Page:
Police explain caller background checks
A resident who recently phoned in a complaint to the Haines Borough Police Department was surprised to have the dispatcher ask for her birth date, but police and borough officials say such a measure is standard procedure when writing a report.
When told by the dispatcher that the report couldn’t be completed without the birth date, the caller expressed concern police wouldn’t respond to an emergency if the birthdate wasn’t provided.
Interim police chief Simon Ford said this hasn’t always been the department’s policy and isn’t specifically spelled out anywhere in its procedures or handbooks. “It is a step we have taken towards improving the quality of the reports processed through our dispatch center and police department,” he said.
Interim borough manager Julie Cozzi said she consulted with Ford, who said the procedure is used to gain as much information as possible, as each person involved in a crime or public safety issue is run through the Alaska Public Safety Information Network (APSIN). The APSIN system provides information about officer safety, criminal history and active warrants so an officer doesn’t walk into a situation blindly.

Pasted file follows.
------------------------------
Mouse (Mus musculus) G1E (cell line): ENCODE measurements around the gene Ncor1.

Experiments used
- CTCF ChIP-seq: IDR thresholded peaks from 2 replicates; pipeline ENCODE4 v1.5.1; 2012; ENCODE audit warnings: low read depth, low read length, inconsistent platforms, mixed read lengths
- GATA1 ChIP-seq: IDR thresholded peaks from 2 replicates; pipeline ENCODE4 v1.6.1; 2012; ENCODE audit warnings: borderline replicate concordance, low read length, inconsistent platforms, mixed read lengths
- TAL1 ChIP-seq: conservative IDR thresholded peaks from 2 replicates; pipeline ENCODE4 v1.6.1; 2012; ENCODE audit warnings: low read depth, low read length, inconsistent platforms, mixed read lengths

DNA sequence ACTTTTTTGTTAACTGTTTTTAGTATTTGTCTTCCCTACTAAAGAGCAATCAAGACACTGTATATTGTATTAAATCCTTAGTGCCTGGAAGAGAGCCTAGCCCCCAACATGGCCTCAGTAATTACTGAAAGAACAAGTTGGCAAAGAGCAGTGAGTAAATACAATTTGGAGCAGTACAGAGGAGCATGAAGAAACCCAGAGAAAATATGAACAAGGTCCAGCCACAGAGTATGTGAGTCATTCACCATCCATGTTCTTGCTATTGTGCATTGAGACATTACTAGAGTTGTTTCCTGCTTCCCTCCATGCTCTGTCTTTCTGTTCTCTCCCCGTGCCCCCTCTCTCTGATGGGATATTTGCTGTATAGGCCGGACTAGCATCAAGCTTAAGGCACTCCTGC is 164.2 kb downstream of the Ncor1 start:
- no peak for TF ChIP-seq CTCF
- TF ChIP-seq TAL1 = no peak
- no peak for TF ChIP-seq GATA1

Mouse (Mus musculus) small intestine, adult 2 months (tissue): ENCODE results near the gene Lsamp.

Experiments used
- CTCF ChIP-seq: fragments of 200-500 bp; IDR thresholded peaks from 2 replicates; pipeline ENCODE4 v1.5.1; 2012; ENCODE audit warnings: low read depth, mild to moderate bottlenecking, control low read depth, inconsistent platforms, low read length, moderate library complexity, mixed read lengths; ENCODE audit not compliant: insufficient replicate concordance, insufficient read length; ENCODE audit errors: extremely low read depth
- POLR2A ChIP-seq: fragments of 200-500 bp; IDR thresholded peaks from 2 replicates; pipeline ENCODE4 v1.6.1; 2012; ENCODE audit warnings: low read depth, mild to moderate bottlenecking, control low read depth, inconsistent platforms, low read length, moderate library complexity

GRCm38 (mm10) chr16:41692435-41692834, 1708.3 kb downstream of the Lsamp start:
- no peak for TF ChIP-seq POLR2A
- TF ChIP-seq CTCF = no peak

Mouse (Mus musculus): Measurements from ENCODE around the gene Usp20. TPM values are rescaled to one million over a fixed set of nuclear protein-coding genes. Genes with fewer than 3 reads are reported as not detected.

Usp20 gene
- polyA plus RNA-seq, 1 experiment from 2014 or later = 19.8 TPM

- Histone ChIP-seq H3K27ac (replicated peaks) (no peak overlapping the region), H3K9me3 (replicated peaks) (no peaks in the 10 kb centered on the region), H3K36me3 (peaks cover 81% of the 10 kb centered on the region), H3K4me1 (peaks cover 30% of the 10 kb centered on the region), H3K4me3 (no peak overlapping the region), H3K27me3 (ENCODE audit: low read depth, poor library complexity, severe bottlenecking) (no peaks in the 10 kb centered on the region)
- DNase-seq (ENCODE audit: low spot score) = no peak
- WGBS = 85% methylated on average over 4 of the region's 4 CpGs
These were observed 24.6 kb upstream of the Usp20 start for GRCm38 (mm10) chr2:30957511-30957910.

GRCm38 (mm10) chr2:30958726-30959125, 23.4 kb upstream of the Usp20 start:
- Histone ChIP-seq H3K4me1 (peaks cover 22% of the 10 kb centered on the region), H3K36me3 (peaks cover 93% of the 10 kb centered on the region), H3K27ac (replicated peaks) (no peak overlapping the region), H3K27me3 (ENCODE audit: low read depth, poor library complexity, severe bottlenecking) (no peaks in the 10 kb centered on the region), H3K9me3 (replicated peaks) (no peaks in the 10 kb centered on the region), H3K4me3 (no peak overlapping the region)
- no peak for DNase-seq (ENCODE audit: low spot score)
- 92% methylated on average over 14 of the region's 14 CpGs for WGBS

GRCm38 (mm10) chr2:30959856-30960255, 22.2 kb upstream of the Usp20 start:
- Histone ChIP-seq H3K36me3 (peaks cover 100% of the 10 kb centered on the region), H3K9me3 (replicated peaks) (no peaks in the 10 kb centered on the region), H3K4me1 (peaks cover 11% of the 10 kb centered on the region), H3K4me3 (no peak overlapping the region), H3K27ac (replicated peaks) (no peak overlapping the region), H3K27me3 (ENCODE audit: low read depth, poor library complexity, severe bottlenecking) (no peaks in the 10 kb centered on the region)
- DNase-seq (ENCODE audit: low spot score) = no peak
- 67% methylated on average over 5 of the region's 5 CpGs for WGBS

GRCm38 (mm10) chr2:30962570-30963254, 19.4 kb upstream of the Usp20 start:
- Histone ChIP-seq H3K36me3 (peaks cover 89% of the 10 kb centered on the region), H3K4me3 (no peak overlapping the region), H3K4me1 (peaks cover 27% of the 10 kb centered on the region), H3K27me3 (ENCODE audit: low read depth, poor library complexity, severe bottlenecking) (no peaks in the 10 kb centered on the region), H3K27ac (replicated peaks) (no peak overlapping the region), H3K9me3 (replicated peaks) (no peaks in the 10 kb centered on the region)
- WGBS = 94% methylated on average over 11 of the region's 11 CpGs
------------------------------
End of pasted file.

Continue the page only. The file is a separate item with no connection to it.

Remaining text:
“The police department is in a position where people frequently report information that is not accurate. Part of their job is to decipher what is true and false, and running the caller through APSIN is a tool used in the process of making those determinations,” Cozzi said.
Such a policy also reduces how much subjectivity and discretion a dispatcher uses when reporting a call to an officer. “The chief does not want dispatchers to decide what information to collect based on the caller’s social status, ethnicity, familiarity or any other subjective criteria. The safest policy is to always do everything the same way regardless of who the caller is,” Cozzi said.
Ford said the information also helps prevent mishaps that can happen in a small town, where several people have the same name.
“If someone calls and needs an ambulance or a police officer to respond quickly and we send the help to the other person of the same name, the results could be tragic, so we ask for the date of birth as a simple way to verify the identity of the person we’re speaking with,” Ford said.
If a person doesn’t provide a birth date, they aren’t going to be ignored, Ford said. “If a person is uncomfortable giving us that information, we will still help them. It’s just an easy, practical step we can take to make sure we’re keeping accurate records and correctly mapping calls.”